I am Gujarati. As a child, my sense of family and community was really different than what I see here. In my home, cousins were as close as siblings. Aunts and uncles shared decision-making with my parents. Day-to-day life included having lots of people around, cooking together, running the household together, and sharing everything. Many of my friends who are immigrants or were raised in immigrant families tell similar stories.
Even though I have lived in the United States for 11 years now, I am happiest when I am with others who were raised, understand, or have created this type of community—whether they are Gujarati or not. I felt a lot of warmth, love, and affection growing up with my extended family all around, and I miss that.
However, there is a flip side to all of this. If you are experiencing abuse, and those in your close community don’t see it, acknowledge it, or offer support, it can be incredibly isolating. You can be surrounded by all of these people and yet feel totally alone. As an advocate for survivors of domestic violence, sexual assault, and human trafficking, I’ve heard heart-breaking stories of how immigrant survivors have had to leave their community—and all that love and support—in order to escape the abuse, while others were not able or willing to leave their community and were killed by the abuser.
Recently, I met a group of women that seem to have figured out how to find safety and community. The Mijas are Latina survivors of abuse who have banded together to start their own restaurant where they give each other job training and support. (And they make fabulous food while they’re at it!!) The Mijas have given me hope and inspiration that immigrant communities can and do use the strengths of their culture to respond to domestic violence. I’m sharing their story in support, and with the hope that others can see what is possible.
One thought on “Living in community”
My family migrated from Norway to Minnesota in 1868. They were farmers and family meant a lot. There were many family gatherings on Saturdays and Sunday’s and those are some of my fondest times. There would be 40 to 50 family members that attended regularly. Women brought various types of food and many of the women worked together preparing foods on an old wood stove. Kids of all ages were outside playing with their cousins and really getting to know each and every one of them.
Time to eat was organized confusion and everything tastes so good. Fried chicken, home made bread and rolls, potato salads, home made pickles, and some traditional Scandinavian foods like Lefse. This looks like tortillas but they are made with potatoes.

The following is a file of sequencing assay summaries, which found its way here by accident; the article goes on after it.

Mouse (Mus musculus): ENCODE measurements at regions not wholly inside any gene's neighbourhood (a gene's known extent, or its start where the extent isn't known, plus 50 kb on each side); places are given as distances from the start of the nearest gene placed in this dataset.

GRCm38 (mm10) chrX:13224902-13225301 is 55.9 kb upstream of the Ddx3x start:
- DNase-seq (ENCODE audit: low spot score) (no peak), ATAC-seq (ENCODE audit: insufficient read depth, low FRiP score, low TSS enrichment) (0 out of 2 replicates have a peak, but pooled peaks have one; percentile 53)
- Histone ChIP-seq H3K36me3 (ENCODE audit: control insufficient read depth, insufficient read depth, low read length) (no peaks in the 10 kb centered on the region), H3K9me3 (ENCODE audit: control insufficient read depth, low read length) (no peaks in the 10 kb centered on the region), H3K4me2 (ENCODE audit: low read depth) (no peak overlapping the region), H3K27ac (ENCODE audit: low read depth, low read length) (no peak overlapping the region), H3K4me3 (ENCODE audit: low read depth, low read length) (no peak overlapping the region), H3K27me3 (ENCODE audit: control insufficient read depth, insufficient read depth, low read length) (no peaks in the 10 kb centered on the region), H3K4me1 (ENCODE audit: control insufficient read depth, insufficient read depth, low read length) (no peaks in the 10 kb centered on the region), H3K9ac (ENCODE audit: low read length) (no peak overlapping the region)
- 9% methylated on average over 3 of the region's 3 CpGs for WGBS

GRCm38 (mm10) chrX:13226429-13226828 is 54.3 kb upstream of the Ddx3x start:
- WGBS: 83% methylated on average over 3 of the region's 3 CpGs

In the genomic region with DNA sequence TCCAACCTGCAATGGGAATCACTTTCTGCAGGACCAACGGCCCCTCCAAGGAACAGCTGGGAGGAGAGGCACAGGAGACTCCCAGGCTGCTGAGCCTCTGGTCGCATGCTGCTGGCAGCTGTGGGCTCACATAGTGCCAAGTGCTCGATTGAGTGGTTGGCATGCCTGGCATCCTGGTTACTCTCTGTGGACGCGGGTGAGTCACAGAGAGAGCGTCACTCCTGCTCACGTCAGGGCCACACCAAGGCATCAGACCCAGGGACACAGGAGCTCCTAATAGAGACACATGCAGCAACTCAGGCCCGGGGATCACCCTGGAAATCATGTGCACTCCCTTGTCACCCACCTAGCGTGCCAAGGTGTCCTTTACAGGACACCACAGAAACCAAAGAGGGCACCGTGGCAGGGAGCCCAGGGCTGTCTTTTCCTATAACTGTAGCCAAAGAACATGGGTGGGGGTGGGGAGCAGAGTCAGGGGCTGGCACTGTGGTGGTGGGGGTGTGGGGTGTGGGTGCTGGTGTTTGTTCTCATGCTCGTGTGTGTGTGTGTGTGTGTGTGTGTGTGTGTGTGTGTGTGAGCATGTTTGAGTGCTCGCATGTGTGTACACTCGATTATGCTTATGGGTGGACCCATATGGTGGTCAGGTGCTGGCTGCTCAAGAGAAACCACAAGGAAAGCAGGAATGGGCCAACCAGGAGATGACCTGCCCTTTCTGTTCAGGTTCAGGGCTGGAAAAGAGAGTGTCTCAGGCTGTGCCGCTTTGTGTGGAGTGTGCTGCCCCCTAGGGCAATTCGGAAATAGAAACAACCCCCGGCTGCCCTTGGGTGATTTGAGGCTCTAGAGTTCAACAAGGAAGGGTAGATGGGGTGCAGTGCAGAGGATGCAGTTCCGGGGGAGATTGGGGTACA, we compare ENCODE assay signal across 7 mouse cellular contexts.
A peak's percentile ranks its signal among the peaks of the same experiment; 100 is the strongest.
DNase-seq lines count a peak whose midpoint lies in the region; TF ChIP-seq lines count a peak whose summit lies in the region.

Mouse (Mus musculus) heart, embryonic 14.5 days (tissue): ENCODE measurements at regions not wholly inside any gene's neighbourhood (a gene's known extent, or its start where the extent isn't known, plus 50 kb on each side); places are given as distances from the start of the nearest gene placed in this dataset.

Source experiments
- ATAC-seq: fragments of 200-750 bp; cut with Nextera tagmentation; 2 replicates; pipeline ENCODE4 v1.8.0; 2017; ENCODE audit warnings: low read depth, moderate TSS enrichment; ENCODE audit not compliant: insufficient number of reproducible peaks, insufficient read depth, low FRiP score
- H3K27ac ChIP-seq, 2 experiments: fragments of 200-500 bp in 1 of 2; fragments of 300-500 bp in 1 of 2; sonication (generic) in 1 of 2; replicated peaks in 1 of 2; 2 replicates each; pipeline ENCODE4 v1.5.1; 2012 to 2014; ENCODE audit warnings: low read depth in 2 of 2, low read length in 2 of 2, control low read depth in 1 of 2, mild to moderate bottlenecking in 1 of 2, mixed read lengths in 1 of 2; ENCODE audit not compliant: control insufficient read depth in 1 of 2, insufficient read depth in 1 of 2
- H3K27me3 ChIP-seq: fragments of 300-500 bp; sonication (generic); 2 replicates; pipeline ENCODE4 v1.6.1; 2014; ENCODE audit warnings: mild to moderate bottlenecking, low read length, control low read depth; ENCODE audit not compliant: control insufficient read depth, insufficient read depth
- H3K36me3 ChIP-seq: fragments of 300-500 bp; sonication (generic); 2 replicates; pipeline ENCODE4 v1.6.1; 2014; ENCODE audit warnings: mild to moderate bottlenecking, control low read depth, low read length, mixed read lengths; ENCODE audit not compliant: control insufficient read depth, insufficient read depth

After the meal and everyone working to clean up and do the dishes in an old farm sink (no such thing as a dishwasher) the family moved to the living room and the musical instruments were broke out, fiddles, piano, accordions, clarinets, harmonica, castanets, and sometimes even spoons and an old washboard. They played a lot of old Scandinavian music and Polcas, Shadishes and music that would have made Laurance Welk proud. My mother played 17 different musical instruments and my father played six. Mom was all over the place filling in with what ever instrument was needed for the next sound.
After a while the kids were back outside playing. Swinging on an old tire from an old Oak tree, chasing fireflies after the sun went down, playing tag and kick the can. The squealing from the little girls and shouting and laughter were contagious.
My older brother Glenn caught polio and it was a miracle that he lived. The polio ate the muscles away in the upper portion of his body. It ate all of the muscles, arms, chest, stomach, the muscles that control your breathing. Glenn only had 1/3 of normal breathing capacity and the cold harsh Minnesota winters were just too brutal on him. My family was forced to move out of the cold country so off we went to Southern California.
You would think that that would have been the end of our getting together at the family gatherings however, we took a lot of summer vacations back to Minnesota and the good times continued.
At some point kids grow into adulthood, get jobs, married and start raising a family. At that point it makes it awful hard to break away and take vacations to a place so far away. It is also next to impossible that your siblings could pack it up and take vacations at the same time. The same thing has happened with the relatives in Monnesota. Many of the cousins moved away for their jobs and trying to get back to Minnesota on weekends was next to impossible. So family reunions were started and the family tried to get together at least one weekend out of the year. That turned into every other year and then every five years.
The foods were not the same, no more home made bread or pickles, no more playing of musical instrument and the old Scandinavian tunes.
I still have the memories of those old times and I cherish those wonderful times. I am sorry that my kids did not get to experience those times. They missed out on growing up with their cousins and bonding relationships with so much family love.
God I miss those times and so wish that there was a way to get them back.
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